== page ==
Today, this drive for status can be dangerous and drive us to act in ways that are more harmful toward ourselves and others than we often realize. Housing is an example that is coming to mind for me right now. Pressures to show our success lead to desires for houses with big common spaces for entertaining, even if we only host a party once every two years, and many people live with mortgages that max them out to afford the extra (and unnecessary) home space. In a race for status and signaling our wealth and importance, we are often willing to strain our finances to move up the social ladder.

 

What is worse, is that status is relative. For me to have more status among my co-workers or a group of friends, other people must necessarily lose status. Someone with more status than me will undoubtedly feel their status diminish if my status rises and begins to equal their status. The work we accomplish, the success we achieve, and the people we are, can fade away when we focus on status, and many of us we have experienced the desire to destroy another person’s life to either maintain or enhance our status.

 

Thich Nhat Hanh thinks this is a problem in his book The Miracle of Mindfulness.  Hanh discusses the ways that meditation can help us live a more mindful and intentional life, and specifically, he writes about the ways that we can improve our relationship and values. Writing more about actual life and death he says, “We can no longer be deluded by the notion that the destruction of other’s lives is necessary for our own survival.”

 

His advice is something we should apply to our selves when we think about and recognize our drive for ever greater status. At a certain point, we have to recognize how much our actions, thoughts, and decisions are driven by status, and we have to find a way to value ourselves outside of our relative status position. By doing this, we can live at ease with others and it will no longer be necessary to tear someone down for us to rise on the social ladder and feel better about ourselves. It is not necessary for us to ruin another person’s reputation and destroy their social status for us to live a full and meaningful life. Just as we should value the other person’s physical life, we should value the other person, and allow them to pursue status while we focus on providing real value to the world.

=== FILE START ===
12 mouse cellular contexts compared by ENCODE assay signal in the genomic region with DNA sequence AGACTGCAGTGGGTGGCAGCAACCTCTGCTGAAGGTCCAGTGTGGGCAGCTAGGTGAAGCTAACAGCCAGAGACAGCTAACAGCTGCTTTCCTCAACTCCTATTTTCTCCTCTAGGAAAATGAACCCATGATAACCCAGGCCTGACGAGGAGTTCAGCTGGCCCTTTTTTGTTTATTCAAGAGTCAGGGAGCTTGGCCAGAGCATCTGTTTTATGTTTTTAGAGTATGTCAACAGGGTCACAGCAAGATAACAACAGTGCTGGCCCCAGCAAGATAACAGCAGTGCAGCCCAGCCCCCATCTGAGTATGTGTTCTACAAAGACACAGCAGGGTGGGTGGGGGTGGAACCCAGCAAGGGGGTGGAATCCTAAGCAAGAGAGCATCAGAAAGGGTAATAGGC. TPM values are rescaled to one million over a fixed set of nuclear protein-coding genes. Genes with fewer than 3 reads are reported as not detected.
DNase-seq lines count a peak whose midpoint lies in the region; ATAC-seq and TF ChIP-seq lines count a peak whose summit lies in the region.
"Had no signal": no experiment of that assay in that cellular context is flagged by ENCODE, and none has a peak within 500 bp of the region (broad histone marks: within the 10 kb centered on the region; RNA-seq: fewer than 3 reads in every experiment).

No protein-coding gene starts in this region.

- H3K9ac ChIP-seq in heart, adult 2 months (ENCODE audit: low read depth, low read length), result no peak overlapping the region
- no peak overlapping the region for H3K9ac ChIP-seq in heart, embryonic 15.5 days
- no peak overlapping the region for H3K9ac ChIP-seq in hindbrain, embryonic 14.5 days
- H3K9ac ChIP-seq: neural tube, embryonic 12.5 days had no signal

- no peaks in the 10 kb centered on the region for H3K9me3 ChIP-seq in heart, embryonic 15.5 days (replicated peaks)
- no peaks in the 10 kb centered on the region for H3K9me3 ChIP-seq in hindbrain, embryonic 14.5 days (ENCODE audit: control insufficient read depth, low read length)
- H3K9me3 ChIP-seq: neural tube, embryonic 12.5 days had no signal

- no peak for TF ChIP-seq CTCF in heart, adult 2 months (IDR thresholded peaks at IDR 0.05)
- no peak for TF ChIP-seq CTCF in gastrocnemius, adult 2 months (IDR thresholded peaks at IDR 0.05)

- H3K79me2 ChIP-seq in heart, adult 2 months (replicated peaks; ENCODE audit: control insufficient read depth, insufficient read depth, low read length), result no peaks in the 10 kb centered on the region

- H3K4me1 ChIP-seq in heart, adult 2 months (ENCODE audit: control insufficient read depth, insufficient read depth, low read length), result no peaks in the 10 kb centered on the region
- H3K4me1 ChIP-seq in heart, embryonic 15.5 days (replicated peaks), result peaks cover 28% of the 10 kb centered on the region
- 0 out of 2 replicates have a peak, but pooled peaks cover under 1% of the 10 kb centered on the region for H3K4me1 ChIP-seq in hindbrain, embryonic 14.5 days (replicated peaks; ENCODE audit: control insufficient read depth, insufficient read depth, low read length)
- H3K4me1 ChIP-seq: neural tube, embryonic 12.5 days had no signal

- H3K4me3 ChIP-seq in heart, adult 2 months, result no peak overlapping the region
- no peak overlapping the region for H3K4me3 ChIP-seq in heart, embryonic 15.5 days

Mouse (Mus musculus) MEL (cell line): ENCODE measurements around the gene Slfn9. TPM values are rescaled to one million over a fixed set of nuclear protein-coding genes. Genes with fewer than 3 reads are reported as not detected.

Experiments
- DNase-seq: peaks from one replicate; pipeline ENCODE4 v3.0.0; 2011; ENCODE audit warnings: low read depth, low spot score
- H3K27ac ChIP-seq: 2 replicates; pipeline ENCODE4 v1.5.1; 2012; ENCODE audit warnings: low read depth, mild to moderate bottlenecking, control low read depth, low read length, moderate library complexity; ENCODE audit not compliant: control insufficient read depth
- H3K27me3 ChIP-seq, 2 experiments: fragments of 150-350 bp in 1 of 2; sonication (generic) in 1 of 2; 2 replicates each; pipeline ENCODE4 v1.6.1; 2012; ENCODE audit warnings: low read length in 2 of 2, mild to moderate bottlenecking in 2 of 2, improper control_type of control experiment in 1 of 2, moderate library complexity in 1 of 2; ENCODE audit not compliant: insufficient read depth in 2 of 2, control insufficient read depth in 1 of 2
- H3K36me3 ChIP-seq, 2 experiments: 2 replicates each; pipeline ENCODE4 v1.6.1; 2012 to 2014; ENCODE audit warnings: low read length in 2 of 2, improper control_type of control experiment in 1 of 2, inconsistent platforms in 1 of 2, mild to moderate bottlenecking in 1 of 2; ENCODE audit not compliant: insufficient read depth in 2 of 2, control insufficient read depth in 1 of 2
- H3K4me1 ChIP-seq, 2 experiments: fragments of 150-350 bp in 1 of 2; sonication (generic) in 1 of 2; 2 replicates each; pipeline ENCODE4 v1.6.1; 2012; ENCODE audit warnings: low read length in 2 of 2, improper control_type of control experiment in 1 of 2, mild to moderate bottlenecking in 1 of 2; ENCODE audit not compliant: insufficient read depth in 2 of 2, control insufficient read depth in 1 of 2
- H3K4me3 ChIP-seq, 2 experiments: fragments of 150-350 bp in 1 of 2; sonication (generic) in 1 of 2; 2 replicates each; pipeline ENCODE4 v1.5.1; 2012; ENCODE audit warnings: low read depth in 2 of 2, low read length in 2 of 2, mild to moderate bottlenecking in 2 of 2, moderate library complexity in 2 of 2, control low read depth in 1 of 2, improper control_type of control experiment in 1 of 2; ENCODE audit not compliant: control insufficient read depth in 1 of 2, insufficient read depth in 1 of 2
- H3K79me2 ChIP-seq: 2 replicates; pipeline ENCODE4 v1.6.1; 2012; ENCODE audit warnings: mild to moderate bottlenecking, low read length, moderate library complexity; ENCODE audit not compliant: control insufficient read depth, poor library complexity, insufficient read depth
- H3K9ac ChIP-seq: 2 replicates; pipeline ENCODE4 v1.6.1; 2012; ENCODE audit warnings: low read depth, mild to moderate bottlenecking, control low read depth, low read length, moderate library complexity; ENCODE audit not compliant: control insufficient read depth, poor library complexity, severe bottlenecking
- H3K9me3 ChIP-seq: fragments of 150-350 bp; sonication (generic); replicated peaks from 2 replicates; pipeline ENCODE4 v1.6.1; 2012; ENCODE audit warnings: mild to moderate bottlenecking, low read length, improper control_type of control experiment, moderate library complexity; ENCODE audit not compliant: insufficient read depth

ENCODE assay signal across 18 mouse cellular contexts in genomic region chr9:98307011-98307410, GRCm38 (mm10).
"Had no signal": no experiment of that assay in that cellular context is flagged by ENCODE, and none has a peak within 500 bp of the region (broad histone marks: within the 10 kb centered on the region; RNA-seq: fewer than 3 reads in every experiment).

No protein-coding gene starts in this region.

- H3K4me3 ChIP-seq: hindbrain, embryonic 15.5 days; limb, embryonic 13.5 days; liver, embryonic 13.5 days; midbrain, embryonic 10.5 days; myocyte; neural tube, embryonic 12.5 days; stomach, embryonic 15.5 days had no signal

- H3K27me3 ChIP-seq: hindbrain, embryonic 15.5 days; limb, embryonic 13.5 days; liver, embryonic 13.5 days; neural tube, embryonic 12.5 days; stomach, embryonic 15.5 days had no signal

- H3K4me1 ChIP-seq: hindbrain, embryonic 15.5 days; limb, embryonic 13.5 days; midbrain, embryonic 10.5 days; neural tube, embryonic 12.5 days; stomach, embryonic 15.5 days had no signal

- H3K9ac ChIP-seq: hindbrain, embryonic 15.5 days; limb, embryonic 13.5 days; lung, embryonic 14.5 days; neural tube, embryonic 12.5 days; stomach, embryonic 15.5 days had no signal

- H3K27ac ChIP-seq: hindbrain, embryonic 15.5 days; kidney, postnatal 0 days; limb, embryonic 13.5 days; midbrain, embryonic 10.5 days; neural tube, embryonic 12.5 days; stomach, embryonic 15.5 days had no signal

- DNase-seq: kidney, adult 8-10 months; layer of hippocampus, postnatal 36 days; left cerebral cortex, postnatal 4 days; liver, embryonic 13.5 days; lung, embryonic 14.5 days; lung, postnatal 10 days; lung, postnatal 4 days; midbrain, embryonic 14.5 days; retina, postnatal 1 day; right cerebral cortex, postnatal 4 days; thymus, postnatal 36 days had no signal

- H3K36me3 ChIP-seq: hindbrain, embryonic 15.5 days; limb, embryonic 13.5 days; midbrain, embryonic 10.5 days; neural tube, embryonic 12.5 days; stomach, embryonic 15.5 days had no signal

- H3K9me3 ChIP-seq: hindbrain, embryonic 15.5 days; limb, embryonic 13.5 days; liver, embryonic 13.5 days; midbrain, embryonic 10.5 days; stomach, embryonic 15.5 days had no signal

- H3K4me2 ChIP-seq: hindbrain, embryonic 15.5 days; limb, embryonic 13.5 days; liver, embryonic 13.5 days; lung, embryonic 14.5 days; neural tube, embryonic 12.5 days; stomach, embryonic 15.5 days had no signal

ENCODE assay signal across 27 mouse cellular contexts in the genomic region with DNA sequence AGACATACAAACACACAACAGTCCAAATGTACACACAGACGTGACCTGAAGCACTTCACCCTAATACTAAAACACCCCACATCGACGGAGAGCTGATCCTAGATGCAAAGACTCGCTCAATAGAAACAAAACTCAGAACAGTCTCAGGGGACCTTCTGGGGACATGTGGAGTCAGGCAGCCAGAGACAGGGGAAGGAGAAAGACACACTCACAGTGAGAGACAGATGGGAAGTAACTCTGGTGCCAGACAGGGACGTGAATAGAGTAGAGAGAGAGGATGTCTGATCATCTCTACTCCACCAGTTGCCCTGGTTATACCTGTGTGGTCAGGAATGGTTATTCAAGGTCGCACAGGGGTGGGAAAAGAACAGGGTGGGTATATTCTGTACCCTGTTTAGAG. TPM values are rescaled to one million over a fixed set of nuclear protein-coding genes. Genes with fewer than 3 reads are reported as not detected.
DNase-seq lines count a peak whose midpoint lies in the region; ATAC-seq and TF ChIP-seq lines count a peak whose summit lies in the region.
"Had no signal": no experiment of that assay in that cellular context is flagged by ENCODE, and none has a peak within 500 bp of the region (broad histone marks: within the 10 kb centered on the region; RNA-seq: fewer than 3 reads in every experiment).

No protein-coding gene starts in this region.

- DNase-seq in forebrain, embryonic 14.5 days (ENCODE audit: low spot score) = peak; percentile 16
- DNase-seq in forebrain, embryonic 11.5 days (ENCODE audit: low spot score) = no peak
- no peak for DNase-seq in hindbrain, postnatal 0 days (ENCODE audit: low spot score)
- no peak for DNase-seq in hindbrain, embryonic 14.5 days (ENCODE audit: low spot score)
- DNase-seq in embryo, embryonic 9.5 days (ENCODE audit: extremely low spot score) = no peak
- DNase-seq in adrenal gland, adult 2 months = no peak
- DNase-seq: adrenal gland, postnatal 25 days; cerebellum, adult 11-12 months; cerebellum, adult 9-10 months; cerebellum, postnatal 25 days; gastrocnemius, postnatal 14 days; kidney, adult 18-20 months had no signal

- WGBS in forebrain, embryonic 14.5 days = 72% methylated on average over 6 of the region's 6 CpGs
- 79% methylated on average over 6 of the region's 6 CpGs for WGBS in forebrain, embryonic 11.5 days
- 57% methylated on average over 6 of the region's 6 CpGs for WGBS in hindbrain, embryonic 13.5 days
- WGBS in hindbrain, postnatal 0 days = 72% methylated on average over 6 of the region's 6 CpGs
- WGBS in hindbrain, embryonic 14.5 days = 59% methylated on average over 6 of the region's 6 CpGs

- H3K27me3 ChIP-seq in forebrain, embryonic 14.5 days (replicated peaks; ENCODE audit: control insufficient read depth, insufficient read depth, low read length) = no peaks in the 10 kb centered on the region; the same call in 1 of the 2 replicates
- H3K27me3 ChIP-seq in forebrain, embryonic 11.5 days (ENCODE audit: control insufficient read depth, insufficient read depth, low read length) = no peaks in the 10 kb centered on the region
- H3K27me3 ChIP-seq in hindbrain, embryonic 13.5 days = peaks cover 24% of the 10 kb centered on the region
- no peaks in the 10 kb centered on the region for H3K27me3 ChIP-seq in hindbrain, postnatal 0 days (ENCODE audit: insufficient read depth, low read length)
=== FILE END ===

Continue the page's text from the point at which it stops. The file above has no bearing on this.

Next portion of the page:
Compartmentalizing our Experiences is Impossible

Recently I have been thinking a lot about the present moment and I have been working on making the present moment its own moment in time, unconstrained by the past. I am working to remember lessons from Marcus Aurelius and to remember that all I control is my mind and reactions to the world at this moment. At the same time, however, I have recently ready Daniel Pink’s book When and I’m currently reading Cal Newport’s book Deep Work. Aurelius encourages us to be focused on the present moment, and to leave the past in the past and let the future come without thinking too far ahead. He stresses the importance of separating ourselves from the past in order to do the most that we can with the present moment.

 

Research by Pink and Newport, however, suggests that this might not be possible, and that even if we try our best to stay mentally focused on the present, the past unavoidably impacts the way our brains operate in the present. Pink studied the science of timing and examined the ways that the body and mind react to the world as we move through the day. He finds that the time of meetings, of intellectually challenging work, of exercise, and sleep all impact the way we think, feel, and move about the world.

 

Newport in his book looks for a way to perform at his best and seeks to understand how habit, performance, attention, and experience are all linked. He finds evidence to suggest that our minds are not very good at switching between tasks, and that what we have done in the past directly shapes our brains and our performance in the present. The habits we build and the effort we put toward developing our attention either enhance or limit our ability in the future to think deeply and focus on a given thing. What his research, along with Pink’s, finds, is that our current experience and state of mind is directly linked to our past and to rhythms and experiences throughout the day and throughout our lives.

 

The insight from Pink and Newport comes from scientific study of reality, but has also been discovered by those who meditate. Thich Nhat Hanh wrote about the inseparability of the world in his book The Miracle of Mindfulness. He states, “The great body of reality is indivisible. It cannot be cut into pieces with separate existences of their own.” the experience we have at one moment can not be compartmentalized and separated from another moment. At any given time we may be doing one thing and not another, but our experience of that moment is to some degree shaped by the experiences we have had throughout the day and in our past. In stoic philosophy, there can be a tendency to want to split what we do and how we experience the world into separate categories, but Pink, Newport, and Hanh suggest that this would be a mistake and may not be possible at all.